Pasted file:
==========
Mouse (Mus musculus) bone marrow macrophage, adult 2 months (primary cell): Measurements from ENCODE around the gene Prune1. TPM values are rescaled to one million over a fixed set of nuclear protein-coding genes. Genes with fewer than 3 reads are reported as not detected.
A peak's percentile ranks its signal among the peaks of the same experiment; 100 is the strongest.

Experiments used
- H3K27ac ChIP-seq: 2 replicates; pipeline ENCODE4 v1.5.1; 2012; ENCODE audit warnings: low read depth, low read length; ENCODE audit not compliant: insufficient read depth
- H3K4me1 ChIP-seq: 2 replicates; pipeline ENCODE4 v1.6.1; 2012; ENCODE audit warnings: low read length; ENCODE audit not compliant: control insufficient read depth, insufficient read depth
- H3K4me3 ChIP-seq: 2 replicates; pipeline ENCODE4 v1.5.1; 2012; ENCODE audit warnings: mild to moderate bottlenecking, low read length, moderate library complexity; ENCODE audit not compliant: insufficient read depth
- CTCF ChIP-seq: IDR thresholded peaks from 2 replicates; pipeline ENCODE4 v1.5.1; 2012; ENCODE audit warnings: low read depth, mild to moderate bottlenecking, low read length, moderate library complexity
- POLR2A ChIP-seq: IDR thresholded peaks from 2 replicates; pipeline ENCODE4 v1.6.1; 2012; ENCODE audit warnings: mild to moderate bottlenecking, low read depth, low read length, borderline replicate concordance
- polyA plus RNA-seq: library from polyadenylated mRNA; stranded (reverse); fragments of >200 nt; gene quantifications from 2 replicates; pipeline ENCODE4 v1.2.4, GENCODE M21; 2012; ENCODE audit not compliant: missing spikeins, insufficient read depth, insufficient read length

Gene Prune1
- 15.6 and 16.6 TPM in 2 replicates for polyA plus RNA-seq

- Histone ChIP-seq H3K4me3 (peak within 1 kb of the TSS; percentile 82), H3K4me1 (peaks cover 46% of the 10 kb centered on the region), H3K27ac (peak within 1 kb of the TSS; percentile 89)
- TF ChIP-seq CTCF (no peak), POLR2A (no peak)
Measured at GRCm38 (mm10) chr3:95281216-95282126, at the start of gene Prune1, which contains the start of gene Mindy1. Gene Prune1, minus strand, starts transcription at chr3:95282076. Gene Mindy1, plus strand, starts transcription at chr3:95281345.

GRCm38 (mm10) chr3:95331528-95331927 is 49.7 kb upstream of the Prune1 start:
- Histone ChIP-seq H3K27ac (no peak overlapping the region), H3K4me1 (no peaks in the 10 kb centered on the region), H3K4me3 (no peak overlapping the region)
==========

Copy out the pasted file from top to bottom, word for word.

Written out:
Mouse (Mus musculus) bone marrow macrophage, adult 2 months (primary cell): Measurements from ENCODE around the gene Prune1. TPM values are rescaled to one million over a fixed set of nuclear protein-coding genes. Genes with fewer than 3 reads are reported as not detected.
A peak's percentile ranks its signal among the peaks of the same experiment; 100 is the strongest.

Experiments used
- H3K27ac ChIP-seq: 2 replicates; pipeline ENCODE4 v1.5.1; 2012; ENCODE audit warnings: low read depth, low read length; ENCODE audit not compliant: insufficient read depth
- H3K4me1 ChIP-seq: 2 replicates; pipeline ENCODE4 v1.6.1; 2012; ENCODE audit warnings: low read length; ENCODE audit not compliant: control insufficient read depth, insufficient read depth
- H3K4me3 ChIP-seq: 2 replicates; pipeline ENCODE4 v1.5.1; 2012; ENCODE audit warnings: mild to moderate bottlenecking, low read length, moderate library complexity; ENCODE audit not compliant: insufficient read depth
- CTCF ChIP-seq: IDR thresholded peaks from 2 replicates; pipeline ENCODE4 v1.5.1; 2012; ENCODE audit warnings: low read depth, mild to moderate bottlenecking, low read length, moderate library complexity
- POLR2A ChIP-seq: IDR thresholded peaks from 2 replicates; pipeline ENCODE4 v1.6.1; 2012; ENCODE audit warnings: mild to moderate bottlenecking, low read depth, low read length, borderline replicate concordance
- polyA plus RNA-seq: library from polyadenylated mRNA; stranded (reverse); fragments of >200 nt; gene quantifications from 2 replicates; pipeline ENCODE4 v1.2.4, GENCODE M21; 2012; ENCODE audit not compliant: missing spikeins, insufficient read depth, insufficient read length

Gene Prune1
- 15.6 and 16.6 TPM in 2 replicates for polyA plus RNA-seq

- Histone ChIP-seq H3K4me3 (peak within 1 kb of the TSS; percentile 82), H3K4me1 (peaks cover 46% of the 10 kb centered on the region), H3K27ac (peak within 1 kb of the TSS; percentile 89)
- TF ChIP-seq CTCF (no peak), POLR2A (no peak)
Measured at GRCm38 (mm10) chr3:95281216-95282126, at the start of gene Prune1, which contains the start of gene Mindy1. Gene Prune1, minus strand, starts transcription at chr3:95282076. Gene Mindy1, plus strand, starts transcription at chr3:95281345.

GRCm38 (mm10) chr3:95331528-95331927 is 49.7 kb upstream of the Prune1 start:
- Histone ChIP-seq H3K27ac (no peak overlapping the region), H3K4me1 (no peaks in the 10 kb centered on the region), H3K4me3 (no peak overlapping the region)